June 4, 2015 • Life for Leaders
The LORD God took the man and put him in the garden of Eden to till it and keep it.”
In yesterday’s Life for Leaders devotion, we saw how the first chapters of Genesis begin to paint a picture of servant leadership. Human beings are to exercise dominion over the earth (Gen 1:28) and also to “serve” the earth (Gen 2:15, translating the Hebrew verb ‘avad more literally than “till”).
There are fascinating implications of the use of ‘avad in this verse. I don’t mean to suggest that the original writer consciously anticipated all of these. But as we reflect upon the nuances of ‘avad, we discover truths about our work and leadership that are quite striking.
In yesterday’s devotion, I wrote of how Genesis 2:15 says that the first man, and, by implication, all human beings, are to “serve” the garden in which God placed them. Though humans have authority over the earth, they are not to exercise this authority in a tyrannical way. Rather, there is a sense in which our work in the world is service to this world. (Perhaps it’s not accidental that literal gardening requires so much literal kneeling.)
The verb ‘avad in Hebrew is related to the noun ‘eved, which is the basic word for “slave” or “servant.” This word group suggests not only humble service to a master but also hard work. This is not the hard work that comes after sin, with thorns and thistles; rather, it is the hard work that uses well our capabilities and leaves us feeling valuable and fulfilled. God made us for this purpose. Work, even demanding labor, is not a result of sin and the Fall. Rather, it is at the center of God’s intentions for us.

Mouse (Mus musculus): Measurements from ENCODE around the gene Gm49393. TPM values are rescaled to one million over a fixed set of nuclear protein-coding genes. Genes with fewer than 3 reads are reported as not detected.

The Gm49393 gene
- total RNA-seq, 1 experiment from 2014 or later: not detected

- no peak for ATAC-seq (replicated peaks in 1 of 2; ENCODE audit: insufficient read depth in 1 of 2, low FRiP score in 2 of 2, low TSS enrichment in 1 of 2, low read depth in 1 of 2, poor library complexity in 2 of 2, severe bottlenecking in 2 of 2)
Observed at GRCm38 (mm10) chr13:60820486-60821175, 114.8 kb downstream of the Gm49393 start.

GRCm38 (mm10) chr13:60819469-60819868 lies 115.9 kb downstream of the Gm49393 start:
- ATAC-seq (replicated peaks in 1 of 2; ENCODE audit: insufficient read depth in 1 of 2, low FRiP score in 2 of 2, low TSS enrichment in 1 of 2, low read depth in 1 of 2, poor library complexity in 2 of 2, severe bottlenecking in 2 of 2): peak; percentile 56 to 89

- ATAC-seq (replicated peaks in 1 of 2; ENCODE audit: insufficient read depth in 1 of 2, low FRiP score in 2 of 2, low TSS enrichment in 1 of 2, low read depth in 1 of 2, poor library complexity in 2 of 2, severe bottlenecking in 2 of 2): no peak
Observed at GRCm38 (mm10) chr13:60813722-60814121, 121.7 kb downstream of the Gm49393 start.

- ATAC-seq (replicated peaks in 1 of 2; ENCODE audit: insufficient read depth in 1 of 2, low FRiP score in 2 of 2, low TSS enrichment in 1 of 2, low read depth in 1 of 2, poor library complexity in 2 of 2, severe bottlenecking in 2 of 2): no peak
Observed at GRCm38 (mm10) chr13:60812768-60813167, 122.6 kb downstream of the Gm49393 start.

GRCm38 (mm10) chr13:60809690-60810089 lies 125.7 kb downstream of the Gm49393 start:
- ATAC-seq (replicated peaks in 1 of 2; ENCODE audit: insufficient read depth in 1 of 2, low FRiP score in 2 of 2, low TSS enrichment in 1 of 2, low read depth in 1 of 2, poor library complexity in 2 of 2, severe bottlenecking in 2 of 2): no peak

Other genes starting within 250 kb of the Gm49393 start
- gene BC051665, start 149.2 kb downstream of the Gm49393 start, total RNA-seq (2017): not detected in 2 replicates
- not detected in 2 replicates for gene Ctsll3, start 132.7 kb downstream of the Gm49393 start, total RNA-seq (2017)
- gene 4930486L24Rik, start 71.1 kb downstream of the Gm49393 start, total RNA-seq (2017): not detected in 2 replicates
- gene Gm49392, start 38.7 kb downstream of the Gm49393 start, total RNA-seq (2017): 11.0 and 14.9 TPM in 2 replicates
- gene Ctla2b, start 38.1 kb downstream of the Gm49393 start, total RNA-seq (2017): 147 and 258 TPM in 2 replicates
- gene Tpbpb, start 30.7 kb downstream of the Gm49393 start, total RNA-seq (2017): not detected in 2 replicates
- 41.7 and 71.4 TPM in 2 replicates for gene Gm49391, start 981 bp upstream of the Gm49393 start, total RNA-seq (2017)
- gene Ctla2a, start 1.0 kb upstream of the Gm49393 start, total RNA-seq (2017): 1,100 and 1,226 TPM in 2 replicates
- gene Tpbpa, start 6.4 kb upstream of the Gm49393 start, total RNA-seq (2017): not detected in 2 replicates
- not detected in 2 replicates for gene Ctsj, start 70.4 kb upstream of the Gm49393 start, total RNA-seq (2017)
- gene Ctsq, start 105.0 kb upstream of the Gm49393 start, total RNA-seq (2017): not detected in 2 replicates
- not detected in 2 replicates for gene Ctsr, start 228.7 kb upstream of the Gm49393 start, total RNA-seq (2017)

The verb ‘avad has another sense in the Hebrew Bible. It is often used in reference to service to God, that which we call worship. Take Psalm 100:2, for example. The NRSV reads, “Worship the LORD with gladness; come into his presence with singing.” The Hebrew verb translated here as “worship” is ‘avad. The use of this verb in Genesis 2:15 does not imply that we are to worship the garden, of course. But it does enable us to catch a glimpse of something we will see more clearly later in Scripture, namely, that our daily work can be an expression of worship to God.
Thus, in our work, Genesis 2:15 suggests that there are elements of servanthood, effort, and worship. Though you and I might not be working the soil today, may we do our work in light of God’s intentions for us.
QUESTIONS TO CONSIDER:
How do you relate to the various nuances of the verb ‘avad? In what ways does your work demand real effort? In what ways might your work be an act of worship to God?
Gracious God, thank you for the privilege and calling to work in your world. Thank you for times when I work hard, using well the capabilities and opportunities you have given me. Thank you for the joy of seeing the fruits of my labors.
Thank you also that my work can be a way of worshiping you. May I offer you my work today, every bit of it. No matter what I do, may I seek to honor you in it. May my work contribute to your greater work in this world. Amen.
Dr. Mark D. Roberts is a Senior Strategist for Fuller’s Max De Pree Center for Leadership, where he focuses on the spiritual development and thriving of leaders. He is the principal writer of the daily devotional, Life for Leaders, and the founder of the De Pree Center’s Flourishing in the Third Third of Life Initiative. Previously, Mark was the Executive Director of the De Pree Center, the lead pastor of a church in Southern California, and the Senior Director of Laity Lodge in Texas. He has written eight books, dozens of articles, and over 2,500 devotions that help people discover the difference God makes in their daily life and leadership. With a Ph.D. in New Testament from Harvard, Mark teaches at Fuller Seminary, most recently in his D.Min. cohort on “Faith, Work, Economics, and Vocation.” Mark is married to Linda, a marriage and family counselor, spiritual director, and executive coach. Their two grown children are educators on the high school and college level.